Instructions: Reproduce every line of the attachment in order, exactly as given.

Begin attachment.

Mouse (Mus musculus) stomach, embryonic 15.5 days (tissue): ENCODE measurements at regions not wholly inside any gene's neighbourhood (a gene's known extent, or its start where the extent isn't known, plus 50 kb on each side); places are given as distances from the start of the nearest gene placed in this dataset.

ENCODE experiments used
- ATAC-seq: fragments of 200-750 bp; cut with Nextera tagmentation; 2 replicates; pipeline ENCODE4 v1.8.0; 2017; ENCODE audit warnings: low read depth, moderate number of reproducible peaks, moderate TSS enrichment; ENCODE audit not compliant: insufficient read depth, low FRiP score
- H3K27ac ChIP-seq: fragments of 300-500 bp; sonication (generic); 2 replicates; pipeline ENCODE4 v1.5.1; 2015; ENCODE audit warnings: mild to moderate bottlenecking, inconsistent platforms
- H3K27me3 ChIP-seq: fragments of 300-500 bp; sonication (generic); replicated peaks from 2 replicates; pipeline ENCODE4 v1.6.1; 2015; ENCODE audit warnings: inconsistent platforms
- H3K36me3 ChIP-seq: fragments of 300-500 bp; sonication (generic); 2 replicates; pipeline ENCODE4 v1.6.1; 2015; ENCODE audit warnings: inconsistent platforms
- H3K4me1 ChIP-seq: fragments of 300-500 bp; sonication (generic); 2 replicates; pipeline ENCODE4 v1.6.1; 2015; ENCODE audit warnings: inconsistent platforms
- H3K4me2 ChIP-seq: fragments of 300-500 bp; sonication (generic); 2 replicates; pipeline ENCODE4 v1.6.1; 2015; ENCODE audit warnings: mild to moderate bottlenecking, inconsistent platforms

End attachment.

Mouse (Mus musculus) stomach, embryonic 15.5 days (tissue): ENCODE measurements at regions not wholly inside any gene's neighbourhood (a gene's known extent, or its start where the extent isn't known, plus 50 kb on each side); places are given as distances from the start of the nearest gene placed in this dataset.

ENCODE experiments used
- ATAC-seq: fragments of 200-750 bp; cut with Nextera tagmentation; 2 replicates; pipeline ENCODE4 v1.8.0; 2017; ENCODE audit warnings: low read depth, moderate number of reproducible peaks, moderate TSS enrichment; ENCODE audit not compliant: insufficient read depth, low FRiP score
- H3K27ac ChIP-seq: fragments of 300-500 bp; sonication (generic); 2 replicates; pipeline ENCODE4 v1.5.1; 2015; ENCODE audit warnings: mild to moderate bottlenecking, inconsistent platforms
- H3K27me3 ChIP-seq: fragments of 300-500 bp; sonication (generic); replicated peaks from 2 replicates; pipeline ENCODE4 v1.6.1; 2015; ENCODE audit warnings: inconsistent platforms
- H3K36me3 ChIP-seq: fragments of 300-500 bp; sonication (generic); 2 replicates; pipeline ENCODE4 v1.6.1; 2015; ENCODE audit warnings: inconsistent platforms
- H3K4me1 ChIP-seq: fragments of 300-500 bp; sonication (generic); 2 replicates; pipeline ENCODE4 v1.6.1; 2015; ENCODE audit warnings: inconsistent platforms
- H3K4me2 ChIP-seq: fragments of 300-500 bp; sonication (generic); 2 replicates; pipeline ENCODE4 v1.6.1; 2015; ENCODE audit warnings: mild to moderate bottlenecking, inconsistent platforms